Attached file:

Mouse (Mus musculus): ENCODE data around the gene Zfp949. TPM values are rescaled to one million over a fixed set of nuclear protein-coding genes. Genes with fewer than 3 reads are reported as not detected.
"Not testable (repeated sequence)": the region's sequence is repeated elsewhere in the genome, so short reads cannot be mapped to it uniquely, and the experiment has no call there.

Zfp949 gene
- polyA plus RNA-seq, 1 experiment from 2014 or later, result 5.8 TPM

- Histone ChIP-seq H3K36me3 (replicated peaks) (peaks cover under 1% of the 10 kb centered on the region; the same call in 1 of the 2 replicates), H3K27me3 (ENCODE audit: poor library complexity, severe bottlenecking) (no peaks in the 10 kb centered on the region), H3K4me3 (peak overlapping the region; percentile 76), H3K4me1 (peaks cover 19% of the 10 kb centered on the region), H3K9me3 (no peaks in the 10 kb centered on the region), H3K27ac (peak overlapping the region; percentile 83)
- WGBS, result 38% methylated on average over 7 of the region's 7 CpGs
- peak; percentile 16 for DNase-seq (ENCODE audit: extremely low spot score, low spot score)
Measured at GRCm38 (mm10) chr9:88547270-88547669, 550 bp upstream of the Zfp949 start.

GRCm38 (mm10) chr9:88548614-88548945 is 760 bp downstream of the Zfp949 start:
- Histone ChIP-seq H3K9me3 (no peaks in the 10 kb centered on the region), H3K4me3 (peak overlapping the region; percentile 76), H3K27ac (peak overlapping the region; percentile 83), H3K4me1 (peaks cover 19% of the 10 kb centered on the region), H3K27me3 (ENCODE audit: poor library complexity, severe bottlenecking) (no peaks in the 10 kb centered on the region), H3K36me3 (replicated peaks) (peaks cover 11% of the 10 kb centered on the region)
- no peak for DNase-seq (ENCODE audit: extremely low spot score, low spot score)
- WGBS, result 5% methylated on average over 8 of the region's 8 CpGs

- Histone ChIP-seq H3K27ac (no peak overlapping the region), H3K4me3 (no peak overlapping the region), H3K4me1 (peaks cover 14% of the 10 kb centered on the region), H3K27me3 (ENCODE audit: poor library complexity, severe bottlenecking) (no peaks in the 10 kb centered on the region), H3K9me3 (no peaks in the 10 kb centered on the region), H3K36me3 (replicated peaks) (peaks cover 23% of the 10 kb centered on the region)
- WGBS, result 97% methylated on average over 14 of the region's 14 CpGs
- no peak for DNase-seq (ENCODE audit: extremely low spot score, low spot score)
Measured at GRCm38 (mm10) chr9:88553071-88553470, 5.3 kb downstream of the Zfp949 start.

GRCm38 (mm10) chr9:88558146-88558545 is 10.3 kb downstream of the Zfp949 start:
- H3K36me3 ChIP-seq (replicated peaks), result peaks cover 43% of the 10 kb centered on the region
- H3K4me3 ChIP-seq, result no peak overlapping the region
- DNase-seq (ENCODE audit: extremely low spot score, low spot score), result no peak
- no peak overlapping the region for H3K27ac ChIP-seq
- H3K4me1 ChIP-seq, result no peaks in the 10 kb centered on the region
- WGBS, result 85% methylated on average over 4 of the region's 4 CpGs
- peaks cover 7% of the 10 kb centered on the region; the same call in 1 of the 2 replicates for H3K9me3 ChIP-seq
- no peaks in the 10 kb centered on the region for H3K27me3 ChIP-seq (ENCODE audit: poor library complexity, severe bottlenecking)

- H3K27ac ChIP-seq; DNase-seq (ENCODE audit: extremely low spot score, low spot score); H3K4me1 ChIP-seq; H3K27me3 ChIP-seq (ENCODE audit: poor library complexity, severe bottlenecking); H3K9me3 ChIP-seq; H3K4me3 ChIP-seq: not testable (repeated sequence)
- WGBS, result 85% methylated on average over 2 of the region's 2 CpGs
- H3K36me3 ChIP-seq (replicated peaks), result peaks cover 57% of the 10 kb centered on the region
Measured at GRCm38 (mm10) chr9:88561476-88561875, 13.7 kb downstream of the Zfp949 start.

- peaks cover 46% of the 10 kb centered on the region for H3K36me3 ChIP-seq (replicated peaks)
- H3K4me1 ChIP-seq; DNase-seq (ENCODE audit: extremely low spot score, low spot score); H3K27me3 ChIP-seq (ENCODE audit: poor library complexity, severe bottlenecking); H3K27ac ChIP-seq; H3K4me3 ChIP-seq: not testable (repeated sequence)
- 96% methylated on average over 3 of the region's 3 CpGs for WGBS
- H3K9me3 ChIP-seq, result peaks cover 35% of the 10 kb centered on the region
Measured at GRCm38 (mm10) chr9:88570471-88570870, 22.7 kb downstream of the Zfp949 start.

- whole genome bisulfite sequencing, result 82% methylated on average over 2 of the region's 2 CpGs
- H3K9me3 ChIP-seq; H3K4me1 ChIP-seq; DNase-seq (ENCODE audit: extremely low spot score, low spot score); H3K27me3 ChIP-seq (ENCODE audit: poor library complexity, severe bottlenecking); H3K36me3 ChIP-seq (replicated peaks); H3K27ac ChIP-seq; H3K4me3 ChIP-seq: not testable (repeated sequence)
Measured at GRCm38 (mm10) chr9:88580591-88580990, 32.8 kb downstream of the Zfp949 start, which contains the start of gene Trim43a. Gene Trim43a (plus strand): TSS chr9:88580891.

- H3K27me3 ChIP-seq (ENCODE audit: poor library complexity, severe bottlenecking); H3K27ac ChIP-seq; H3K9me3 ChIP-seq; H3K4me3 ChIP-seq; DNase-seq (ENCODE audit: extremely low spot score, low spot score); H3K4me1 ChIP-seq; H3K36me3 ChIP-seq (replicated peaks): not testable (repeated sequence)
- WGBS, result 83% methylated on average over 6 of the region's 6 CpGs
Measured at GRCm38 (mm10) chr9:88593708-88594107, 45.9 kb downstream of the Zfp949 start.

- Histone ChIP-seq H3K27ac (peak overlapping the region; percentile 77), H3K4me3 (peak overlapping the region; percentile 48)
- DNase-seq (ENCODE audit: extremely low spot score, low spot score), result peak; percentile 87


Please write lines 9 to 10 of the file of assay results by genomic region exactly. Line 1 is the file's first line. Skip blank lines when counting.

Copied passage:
GRCm38 (mm10) chr9:88548614-88548945 is 760 bp downstream of the Zfp949 start:
- Histone ChIP-seq H3K9me3 (no peaks in the 10 kb centered on the region), H3K4me3 (peak overlapping the region; percentile 76), H3K27ac (peak overlapping the region; percentile 83), H3K4me1 (peaks cover 19% of the 10 kb centered on the region), H3K27me3 (ENCODE audit: poor library complexity, severe bottlenecking) (no peaks in the 10 kb centered on the region), H3K36me3 (replicated peaks) (peaks cover 11% of the 10 kb centered on the region)